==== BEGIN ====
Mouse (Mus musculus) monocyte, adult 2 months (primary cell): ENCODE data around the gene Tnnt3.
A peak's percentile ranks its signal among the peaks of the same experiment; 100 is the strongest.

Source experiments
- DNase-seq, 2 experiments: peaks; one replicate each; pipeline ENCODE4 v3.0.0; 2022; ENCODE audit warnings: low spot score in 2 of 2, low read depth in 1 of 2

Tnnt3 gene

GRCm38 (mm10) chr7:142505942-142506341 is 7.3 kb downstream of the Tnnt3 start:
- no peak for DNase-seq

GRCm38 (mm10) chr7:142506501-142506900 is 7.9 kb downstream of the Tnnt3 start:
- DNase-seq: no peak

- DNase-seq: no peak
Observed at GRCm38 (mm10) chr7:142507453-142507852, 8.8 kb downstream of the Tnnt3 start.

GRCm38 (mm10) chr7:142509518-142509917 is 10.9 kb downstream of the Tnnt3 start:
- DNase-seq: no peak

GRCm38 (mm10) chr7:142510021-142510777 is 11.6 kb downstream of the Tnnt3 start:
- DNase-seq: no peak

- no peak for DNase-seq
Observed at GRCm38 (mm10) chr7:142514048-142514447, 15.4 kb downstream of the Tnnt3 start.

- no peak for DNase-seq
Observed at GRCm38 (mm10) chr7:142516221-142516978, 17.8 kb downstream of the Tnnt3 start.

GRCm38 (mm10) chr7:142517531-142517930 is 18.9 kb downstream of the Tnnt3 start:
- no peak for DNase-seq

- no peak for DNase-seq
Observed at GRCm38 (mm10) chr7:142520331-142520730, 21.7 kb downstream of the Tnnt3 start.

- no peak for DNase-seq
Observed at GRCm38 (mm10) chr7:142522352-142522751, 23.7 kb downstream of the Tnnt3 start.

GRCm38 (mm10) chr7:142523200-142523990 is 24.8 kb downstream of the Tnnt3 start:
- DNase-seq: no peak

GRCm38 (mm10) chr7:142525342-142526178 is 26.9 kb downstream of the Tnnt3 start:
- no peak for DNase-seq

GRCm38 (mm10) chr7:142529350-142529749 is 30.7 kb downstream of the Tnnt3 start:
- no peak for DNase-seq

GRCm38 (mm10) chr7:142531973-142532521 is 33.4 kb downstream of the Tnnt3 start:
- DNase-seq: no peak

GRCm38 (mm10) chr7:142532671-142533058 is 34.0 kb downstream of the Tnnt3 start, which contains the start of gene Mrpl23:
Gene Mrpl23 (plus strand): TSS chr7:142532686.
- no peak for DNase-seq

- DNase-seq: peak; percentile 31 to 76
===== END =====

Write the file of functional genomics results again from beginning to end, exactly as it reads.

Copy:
Mouse (Mus musculus) monocyte, adult 2 months (primary cell): ENCODE data around the gene Tnnt3.
A peak's percentile ranks its signal among the peaks of the same experiment; 100 is the strongest.

Source experiments
- DNase-seq, 2 experiments: peaks; one replicate each; pipeline ENCODE4 v3.0.0; 2022; ENCODE audit warnings: low spot score in 2 of 2, low read depth in 1 of 2

Tnnt3 gene

GRCm38 (mm10) chr7:142505942-142506341 is 7.3 kb downstream of the Tnnt3 start:
- no peak for DNase-seq

GRCm38 (mm10) chr7:142506501-142506900 is 7.9 kb downstream of the Tnnt3 start:
- DNase-seq: no peak

- DNase-seq: no peak
Observed at GRCm38 (mm10) chr7:142507453-142507852, 8.8 kb downstream of the Tnnt3 start.

GRCm38 (mm10) chr7:142509518-142509917 is 10.9 kb downstream of the Tnnt3 start:
- DNase-seq: no peak

GRCm38 (mm10) chr7:142510021-142510777 is 11.6 kb downstream of the Tnnt3 start:
- DNase-seq: no peak

- no peak for DNase-seq
Observed at GRCm38 (mm10) chr7:142514048-142514447, 15.4 kb downstream of the Tnnt3 start.

- no peak for DNase-seq
Observed at GRCm38 (mm10) chr7:142516221-142516978, 17.8 kb downstream of the Tnnt3 start.

GRCm38 (mm10) chr7:142517531-142517930 is 18.9 kb downstream of the Tnnt3 start:
- no peak for DNase-seq

- no peak for DNase-seq
Observed at GRCm38 (mm10) chr7:142520331-142520730, 21.7 kb downstream of the Tnnt3 start.

- no peak for DNase-seq
Observed at GRCm38 (mm10) chr7:142522352-142522751, 23.7 kb downstream of the Tnnt3 start.

GRCm38 (mm10) chr7:142523200-142523990 is 24.8 kb downstream of the Tnnt3 start:
- DNase-seq: no peak

GRCm38 (mm10) chr7:142525342-142526178 is 26.9 kb downstream of the Tnnt3 start:
- no peak for DNase-seq

GRCm38 (mm10) chr7:142529350-142529749 is 30.7 kb downstream of the Tnnt3 start:
- no peak for DNase-seq

GRCm38 (mm10) chr7:142531973-142532521 is 33.4 kb downstream of the Tnnt3 start:
- DNase-seq: no peak

GRCm38 (mm10) chr7:142532671-142533058 is 34.0 kb downstream of the Tnnt3 start, which contains the start of gene Mrpl23:
Gene Mrpl23 (plus strand): TSS chr7:142532686.
- no peak for DNase-seq

- DNase-seq: peak; percentile 31 to 76